Wednesday, November 16, 2011

Lessons I've learned from my afro

In 2009, Chris Rock unknowingly started a revolution.  With his movie "Good Hair," he brought to the big screen an issue that women of color had privately struggled with for decades: the infamous hair saga (myth) of good vs.evil. For those of you that do not know, many Black women have been condemned throughout their lives for having naturally curly, coily, or kinky hair. This idea easily dates back to the Atlantic slave trade and the beginning of the myth of black inferiority.  Because the European influence lends little to the maintenance of Black hair, Black women began to use chemical processes in an effort to silken their tresses. Relaxers relaxed the natural curl, making the hair easier to manage while providing a more European (good hair) look. While it sounds like a win, win, the underlying issue was that in the process, "the process" became the norm and generations of young women lost both self-esteem and knowledge of their kinky heritage.  Chris Rock emphasized his desire to make the movie after his daughter expressed disdain for her own kinky hair and a desire for "good hair."

One year ago, I decided to transition from relaxed to natural hair.  I was curious to see what curly gift God had given me under all the chemicals.  I had not seen my natural hair since I was a child.  Even then, my only memory was my mama popping me in the top of my head with a "hot comb" every time I flinched while she straightened my thick hair.   I was tired of itchy scalp, over-priced styles that lasted 12 hours (until  I went to bed) and my all time favorite quote: "It's damaged, so it's better to just cut it off and start over."  Once I saw other sisters out there with the same struggle,  I was no longer afraid to embrace my nappy.  I wanted to share that with you my sister friends and give my Caucasian loves an FYI.  I have learned a lot from this journey.  I wanted to share a few of them with you:

    1. I is beautiful.  Okay, I learned that from a movie, but I couldn't resist. Ha!  For many years, Black women have been misled into believing that silky straight hair personifies beauty and warrants acceptance.   I believe that to be a slap in the face of  my Creator. God made everything beautiful. The sinful nature of man corrupted God's plan. I adore seeing God's greatness as it pertains to man.  The vast array of  shapes, sizes, colors, gifts and talents of God's people reminds me of His love daily.  I embrace who He has created me to be.  Forever the "smart" girl, I get my "pretty girl rock" when I need to! (wink)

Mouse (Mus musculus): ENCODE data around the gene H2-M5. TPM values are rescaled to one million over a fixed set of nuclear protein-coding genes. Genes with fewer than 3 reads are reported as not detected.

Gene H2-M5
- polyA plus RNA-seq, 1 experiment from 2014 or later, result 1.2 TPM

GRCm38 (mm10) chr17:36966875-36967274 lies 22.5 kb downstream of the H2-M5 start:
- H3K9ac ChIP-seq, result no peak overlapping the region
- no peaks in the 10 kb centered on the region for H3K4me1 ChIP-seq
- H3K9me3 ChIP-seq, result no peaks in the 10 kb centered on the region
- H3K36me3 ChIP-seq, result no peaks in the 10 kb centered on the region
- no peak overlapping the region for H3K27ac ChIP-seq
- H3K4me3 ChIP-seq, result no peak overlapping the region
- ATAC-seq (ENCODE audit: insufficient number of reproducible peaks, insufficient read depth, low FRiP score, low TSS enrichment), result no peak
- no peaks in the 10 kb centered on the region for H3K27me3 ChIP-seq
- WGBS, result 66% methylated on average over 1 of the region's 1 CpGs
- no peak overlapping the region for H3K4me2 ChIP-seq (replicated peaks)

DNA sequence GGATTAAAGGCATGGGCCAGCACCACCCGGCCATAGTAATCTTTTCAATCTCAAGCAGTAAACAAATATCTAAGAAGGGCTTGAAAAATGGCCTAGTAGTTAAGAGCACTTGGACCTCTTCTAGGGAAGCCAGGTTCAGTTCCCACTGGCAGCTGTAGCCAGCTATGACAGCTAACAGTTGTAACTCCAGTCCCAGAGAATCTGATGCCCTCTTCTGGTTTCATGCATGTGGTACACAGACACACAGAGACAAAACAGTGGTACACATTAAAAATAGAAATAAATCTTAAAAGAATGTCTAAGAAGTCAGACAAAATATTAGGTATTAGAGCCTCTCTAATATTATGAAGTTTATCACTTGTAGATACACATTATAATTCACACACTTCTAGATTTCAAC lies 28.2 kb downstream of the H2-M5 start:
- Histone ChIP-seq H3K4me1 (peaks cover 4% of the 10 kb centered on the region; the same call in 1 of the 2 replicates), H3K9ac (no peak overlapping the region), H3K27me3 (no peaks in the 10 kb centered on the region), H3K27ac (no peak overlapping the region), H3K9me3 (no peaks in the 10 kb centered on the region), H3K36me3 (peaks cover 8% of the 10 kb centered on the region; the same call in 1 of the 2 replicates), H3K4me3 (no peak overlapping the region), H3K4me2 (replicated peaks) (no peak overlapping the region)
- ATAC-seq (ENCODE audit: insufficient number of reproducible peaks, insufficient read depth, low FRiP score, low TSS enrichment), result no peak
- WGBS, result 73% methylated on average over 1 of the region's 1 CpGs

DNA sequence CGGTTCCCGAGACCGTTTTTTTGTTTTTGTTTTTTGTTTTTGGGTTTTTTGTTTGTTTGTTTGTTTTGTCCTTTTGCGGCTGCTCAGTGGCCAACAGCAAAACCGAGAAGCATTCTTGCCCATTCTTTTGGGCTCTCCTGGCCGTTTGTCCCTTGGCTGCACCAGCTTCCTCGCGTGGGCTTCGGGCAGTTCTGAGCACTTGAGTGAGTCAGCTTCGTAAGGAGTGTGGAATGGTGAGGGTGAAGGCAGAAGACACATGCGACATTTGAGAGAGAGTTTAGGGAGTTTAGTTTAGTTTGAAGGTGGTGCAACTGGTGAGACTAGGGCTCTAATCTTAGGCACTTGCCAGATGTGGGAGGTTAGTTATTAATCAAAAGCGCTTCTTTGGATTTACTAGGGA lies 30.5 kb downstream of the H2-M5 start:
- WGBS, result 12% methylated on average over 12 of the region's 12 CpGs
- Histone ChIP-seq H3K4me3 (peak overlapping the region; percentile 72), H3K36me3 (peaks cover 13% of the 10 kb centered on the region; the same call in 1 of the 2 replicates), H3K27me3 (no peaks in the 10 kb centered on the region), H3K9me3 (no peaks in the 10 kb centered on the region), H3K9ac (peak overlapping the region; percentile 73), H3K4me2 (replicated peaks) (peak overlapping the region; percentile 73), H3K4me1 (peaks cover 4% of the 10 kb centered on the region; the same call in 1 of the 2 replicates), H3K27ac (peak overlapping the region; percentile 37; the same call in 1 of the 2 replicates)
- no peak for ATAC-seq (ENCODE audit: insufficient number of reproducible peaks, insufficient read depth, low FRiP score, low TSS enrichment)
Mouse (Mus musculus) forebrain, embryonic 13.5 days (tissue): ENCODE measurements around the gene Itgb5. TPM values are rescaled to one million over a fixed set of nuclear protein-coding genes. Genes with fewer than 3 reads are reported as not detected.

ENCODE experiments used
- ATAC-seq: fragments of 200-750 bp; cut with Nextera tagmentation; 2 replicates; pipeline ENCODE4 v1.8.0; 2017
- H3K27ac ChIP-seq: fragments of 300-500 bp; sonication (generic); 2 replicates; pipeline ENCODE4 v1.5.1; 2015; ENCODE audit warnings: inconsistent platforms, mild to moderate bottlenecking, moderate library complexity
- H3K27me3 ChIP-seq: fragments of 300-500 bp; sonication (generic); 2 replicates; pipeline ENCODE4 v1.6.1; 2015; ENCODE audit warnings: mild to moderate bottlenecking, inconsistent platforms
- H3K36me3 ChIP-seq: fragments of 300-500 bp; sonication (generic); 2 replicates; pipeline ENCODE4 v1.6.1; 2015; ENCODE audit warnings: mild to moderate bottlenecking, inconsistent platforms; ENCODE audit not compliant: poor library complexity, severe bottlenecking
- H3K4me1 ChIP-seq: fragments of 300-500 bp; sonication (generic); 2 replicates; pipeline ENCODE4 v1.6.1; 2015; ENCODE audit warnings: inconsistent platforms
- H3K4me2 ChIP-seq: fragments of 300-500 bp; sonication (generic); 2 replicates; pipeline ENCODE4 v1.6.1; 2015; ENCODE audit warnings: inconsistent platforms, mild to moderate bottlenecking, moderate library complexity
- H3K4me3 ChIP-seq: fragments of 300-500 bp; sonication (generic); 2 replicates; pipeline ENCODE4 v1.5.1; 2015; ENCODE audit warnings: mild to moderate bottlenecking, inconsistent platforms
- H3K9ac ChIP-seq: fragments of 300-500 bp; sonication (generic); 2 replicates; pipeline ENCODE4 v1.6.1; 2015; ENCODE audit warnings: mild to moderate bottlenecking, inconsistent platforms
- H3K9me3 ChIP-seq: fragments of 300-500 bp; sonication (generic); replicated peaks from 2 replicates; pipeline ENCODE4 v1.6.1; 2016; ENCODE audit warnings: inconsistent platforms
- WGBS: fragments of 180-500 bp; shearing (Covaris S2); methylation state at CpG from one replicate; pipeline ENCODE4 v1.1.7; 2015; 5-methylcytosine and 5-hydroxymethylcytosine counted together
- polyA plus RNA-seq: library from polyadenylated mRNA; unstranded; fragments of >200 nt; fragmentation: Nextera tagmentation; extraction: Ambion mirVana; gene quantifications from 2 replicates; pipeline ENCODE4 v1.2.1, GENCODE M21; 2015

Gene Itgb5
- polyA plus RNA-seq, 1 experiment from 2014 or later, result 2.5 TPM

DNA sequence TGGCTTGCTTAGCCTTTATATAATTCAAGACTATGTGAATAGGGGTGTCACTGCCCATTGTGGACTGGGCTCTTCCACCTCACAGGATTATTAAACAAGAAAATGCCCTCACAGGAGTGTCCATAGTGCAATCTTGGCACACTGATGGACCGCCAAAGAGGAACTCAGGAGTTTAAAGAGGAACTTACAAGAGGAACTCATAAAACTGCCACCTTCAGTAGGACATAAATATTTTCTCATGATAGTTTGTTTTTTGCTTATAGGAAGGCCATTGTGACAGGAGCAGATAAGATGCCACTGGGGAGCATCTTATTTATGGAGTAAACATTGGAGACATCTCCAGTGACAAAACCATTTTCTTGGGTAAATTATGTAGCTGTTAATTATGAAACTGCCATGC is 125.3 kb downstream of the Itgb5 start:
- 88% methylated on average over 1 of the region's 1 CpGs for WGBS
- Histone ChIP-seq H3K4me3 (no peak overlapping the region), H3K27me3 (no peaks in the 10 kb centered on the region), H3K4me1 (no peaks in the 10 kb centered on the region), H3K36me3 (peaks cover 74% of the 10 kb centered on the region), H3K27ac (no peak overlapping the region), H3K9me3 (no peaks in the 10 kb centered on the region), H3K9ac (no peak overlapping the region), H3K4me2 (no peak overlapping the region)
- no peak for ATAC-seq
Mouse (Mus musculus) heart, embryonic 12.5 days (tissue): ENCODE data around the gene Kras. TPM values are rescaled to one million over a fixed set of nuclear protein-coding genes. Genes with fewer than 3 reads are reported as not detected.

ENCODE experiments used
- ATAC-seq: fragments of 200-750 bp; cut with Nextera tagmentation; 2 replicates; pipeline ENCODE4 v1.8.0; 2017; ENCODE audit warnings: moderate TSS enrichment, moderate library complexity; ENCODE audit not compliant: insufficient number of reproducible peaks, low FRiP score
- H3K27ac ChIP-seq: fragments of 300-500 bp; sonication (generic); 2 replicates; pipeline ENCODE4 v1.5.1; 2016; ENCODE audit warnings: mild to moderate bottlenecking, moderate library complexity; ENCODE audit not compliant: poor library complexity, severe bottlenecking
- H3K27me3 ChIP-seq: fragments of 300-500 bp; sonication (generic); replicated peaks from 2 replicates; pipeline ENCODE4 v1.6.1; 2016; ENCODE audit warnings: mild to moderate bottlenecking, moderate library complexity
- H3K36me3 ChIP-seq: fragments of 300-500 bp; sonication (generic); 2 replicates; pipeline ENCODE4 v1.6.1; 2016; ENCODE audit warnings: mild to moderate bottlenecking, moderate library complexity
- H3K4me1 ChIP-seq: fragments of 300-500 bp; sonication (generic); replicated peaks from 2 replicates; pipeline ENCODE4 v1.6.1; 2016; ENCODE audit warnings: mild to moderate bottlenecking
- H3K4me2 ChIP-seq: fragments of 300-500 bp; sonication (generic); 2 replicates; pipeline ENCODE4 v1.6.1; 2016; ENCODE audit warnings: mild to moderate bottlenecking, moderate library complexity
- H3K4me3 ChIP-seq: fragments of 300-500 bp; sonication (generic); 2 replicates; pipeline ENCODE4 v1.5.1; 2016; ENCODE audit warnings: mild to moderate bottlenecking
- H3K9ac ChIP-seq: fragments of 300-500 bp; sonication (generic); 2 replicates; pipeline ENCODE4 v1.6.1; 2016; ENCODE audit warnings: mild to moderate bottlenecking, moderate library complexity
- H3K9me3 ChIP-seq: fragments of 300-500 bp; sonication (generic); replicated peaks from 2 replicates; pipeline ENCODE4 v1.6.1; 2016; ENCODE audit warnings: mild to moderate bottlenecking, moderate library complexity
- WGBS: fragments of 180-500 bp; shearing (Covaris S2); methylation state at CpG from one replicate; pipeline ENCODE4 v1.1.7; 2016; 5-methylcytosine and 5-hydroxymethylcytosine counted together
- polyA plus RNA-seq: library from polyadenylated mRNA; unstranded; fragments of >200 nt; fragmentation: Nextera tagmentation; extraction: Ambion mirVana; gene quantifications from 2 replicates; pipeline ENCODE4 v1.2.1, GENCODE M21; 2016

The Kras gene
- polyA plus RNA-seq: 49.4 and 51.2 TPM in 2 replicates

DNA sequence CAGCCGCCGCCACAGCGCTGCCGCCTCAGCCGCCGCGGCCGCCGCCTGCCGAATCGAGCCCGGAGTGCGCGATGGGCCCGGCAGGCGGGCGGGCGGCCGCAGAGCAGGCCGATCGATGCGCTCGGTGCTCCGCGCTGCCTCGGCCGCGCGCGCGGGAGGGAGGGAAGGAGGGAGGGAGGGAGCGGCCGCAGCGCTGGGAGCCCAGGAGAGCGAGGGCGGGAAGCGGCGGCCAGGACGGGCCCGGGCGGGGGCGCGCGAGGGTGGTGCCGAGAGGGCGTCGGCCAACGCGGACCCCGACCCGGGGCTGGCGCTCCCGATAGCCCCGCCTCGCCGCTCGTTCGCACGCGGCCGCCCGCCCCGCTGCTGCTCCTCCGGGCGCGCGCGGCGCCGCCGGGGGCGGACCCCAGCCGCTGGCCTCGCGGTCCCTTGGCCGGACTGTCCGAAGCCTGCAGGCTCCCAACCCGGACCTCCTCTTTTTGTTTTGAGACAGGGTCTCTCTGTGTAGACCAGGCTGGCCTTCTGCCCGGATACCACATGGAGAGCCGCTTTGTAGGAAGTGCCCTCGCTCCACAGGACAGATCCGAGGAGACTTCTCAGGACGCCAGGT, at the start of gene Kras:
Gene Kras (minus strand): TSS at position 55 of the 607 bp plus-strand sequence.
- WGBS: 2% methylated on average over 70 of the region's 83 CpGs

2.  Don't believe the hype and jump on the "back to Africa" bandwagon. The natural journey is a revolving door. I've seen die hard naturals get relaxed, colored and cut by sunset!! It's kinda like selling Amway. We've secretly been to the meeting, some will be committed, others won't. But we've all thought about it! It's all about what works for you at that particular time in your life.  Even the natural sisters can't agree on what "natural" is!  Some of the discussions I've heard on my natural journey:  Can you be natural and use products that contain chemicals?  Or should you only use "natural juices and berries?"  Should you NEVER straighten again? Or can you perpetrate a relaxer with a press n curl? The answer: YES TO  ALL OF THE ABOVE!  There are no rules when it comes to hair.  I wore the same wrap for 20 years.  I've probably had 20 different stylists do it 20 different ways.  I've had foam, setting lotion, saran wrap, rollers, caps, cotton, blow dryers, flat irons, marcels, etc, etc. etc. all to wind up in the same place; straight hair with a slight bend on the ends.  It's all hype! Every stylist has her own technique and specialty. I control my own (hair) destiny.

3. It is what it is.  It's hair. It grows, sheds, shrinks, stretches, darkens, grays, frizzes and falls.  Your friends will like it on Monday and hate it on Tuesday. It is guaranteed to inspire someone else's cut and color as well as their avoidance of the same. Be thankful for what God gave you. Work with it.  If you jack it up, weave it or wig it and keep it moving.  We've all been there.

4. The white people are confused!  I have a small group of Caucasian sisters that have supported me on this journey.  They have the inside scoop and have been very supportive, yet mesmerized by the change in my coif.  But I get tickled at acquaintances that no longer recognize me because of my "70's throwback!!"  I love watching their bewildered eyes bounce back and forth from my 'fro to my face. The old schoolers hate it, but my peers seem to move on after the initial shock. I appreciate the love. You live and learn. It's okay y'all...it's just hair.

Being razed......